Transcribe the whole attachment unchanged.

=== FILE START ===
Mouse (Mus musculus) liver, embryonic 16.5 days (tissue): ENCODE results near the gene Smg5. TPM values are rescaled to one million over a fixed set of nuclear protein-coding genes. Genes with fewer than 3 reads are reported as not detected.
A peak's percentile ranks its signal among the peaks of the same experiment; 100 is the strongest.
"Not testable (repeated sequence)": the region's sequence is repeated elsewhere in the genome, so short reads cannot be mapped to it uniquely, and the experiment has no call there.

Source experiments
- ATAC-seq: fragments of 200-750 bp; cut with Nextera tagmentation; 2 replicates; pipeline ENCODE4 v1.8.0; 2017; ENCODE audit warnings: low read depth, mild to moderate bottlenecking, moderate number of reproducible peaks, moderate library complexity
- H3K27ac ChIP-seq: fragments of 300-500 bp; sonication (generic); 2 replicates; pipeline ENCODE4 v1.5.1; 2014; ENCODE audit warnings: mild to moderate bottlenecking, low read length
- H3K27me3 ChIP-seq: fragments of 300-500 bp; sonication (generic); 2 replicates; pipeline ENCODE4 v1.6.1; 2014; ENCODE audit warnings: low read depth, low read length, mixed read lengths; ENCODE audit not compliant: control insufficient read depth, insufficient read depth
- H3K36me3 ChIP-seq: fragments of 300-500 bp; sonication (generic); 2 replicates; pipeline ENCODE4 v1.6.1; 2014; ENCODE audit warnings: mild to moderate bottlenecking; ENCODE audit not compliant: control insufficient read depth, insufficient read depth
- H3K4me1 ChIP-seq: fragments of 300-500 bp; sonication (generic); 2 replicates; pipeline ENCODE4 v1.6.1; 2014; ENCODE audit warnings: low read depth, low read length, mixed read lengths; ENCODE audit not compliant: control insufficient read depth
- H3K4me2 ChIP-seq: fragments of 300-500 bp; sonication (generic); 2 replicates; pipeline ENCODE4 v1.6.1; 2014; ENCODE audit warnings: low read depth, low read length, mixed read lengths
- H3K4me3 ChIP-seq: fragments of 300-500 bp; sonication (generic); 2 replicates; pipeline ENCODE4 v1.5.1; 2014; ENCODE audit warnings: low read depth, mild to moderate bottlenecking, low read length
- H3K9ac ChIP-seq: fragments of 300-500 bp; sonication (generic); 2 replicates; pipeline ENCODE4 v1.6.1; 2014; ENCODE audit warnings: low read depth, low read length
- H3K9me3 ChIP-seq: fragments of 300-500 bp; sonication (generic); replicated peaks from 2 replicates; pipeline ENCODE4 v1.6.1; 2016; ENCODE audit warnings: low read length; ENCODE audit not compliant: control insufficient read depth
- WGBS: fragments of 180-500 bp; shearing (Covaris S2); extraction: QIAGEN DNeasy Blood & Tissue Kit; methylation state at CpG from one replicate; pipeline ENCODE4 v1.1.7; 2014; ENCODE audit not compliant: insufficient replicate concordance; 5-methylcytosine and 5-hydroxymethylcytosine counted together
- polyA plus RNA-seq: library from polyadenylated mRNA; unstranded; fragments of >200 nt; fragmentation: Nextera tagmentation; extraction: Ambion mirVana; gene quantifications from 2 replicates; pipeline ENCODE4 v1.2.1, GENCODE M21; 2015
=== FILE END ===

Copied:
Mouse (Mus musculus) liver, embryonic 16.5 days (tissue): ENCODE results near the gene Smg5. TPM values are rescaled to one million over a fixed set of nuclear protein-coding genes. Genes with fewer than 3 reads are reported as not detected.
A peak's percentile ranks its signal among the peaks of the same experiment; 100 is the strongest.
"Not testable (repeated sequence)": the region's sequence is repeated elsewhere in the genome, so short reads cannot be mapped to it uniquely, and the experiment has no call there.

Source experiments
- ATAC-seq: fragments of 200-750 bp; cut with Nextera tagmentation; 2 replicates; pipeline ENCODE4 v1.8.0; 2017; ENCODE audit warnings: low read depth, mild to moderate bottlenecking, moderate number of reproducible peaks, moderate library complexity
- H3K27ac ChIP-seq: fragments of 300-500 bp; sonication (generic); 2 replicates; pipeline ENCODE4 v1.5.1; 2014; ENCODE audit warnings: mild to moderate bottlenecking, low read length
- H3K27me3 ChIP-seq: fragments of 300-500 bp; sonication (generic); 2 replicates; pipeline ENCODE4 v1.6.1; 2014; ENCODE audit warnings: low read depth, low read length, mixed read lengths; ENCODE audit not compliant: control insufficient read depth, insufficient read depth
- H3K36me3 ChIP-seq: fragments of 300-500 bp; sonication (generic); 2 replicates; pipeline ENCODE4 v1.6.1; 2014; ENCODE audit warnings: mild to moderate bottlenecking; ENCODE audit not compliant: control insufficient read depth, insufficient read depth
- H3K4me1 ChIP-seq: fragments of 300-500 bp; sonication (generic); 2 replicates; pipeline ENCODE4 v1.6.1; 2014; ENCODE audit warnings: low read depth, low read length, mixed read lengths; ENCODE audit not compliant: control insufficient read depth
- H3K4me2 ChIP-seq: fragments of 300-500 bp; sonication (generic); 2 replicates; pipeline ENCODE4 v1.6.1; 2014; ENCODE audit warnings: low read depth, low read length, mixed read lengths
- H3K4me3 ChIP-seq: fragments of 300-500 bp; sonication (generic); 2 replicates; pipeline ENCODE4 v1.5.1; 2014; ENCODE audit warnings: low read depth, mild to moderate bottlenecking, low read length
- H3K9ac ChIP-seq: fragments of 300-500 bp; sonication (generic); 2 replicates; pipeline ENCODE4 v1.6.1; 2014; ENCODE audit warnings: low read depth, low read length
- H3K9me3 ChIP-seq: fragments of 300-500 bp; sonication (generic); replicated peaks from 2 replicates; pipeline ENCODE4 v1.6.1; 2016; ENCODE audit warnings: low read length; ENCODE audit not compliant: control insufficient read depth
- WGBS: fragments of 180-500 bp; shearing (Covaris S2); extraction: QIAGEN DNeasy Blood & Tissue Kit; methylation state at CpG from one replicate; pipeline ENCODE4 v1.1.7; 2014; ENCODE audit not compliant: insufficient replicate concordance; 5-methylcytosine and 5-hydroxymethylcytosine counted together
- polyA plus RNA-seq: library from polyadenylated mRNA; unstranded; fragments of >200 nt; fragmentation: Nextera tagmentation; extraction: Ambion mirVana; gene quantifications from 2 replicates; pipeline ENCODE4 v1.2.1, GENCODE M21; 2015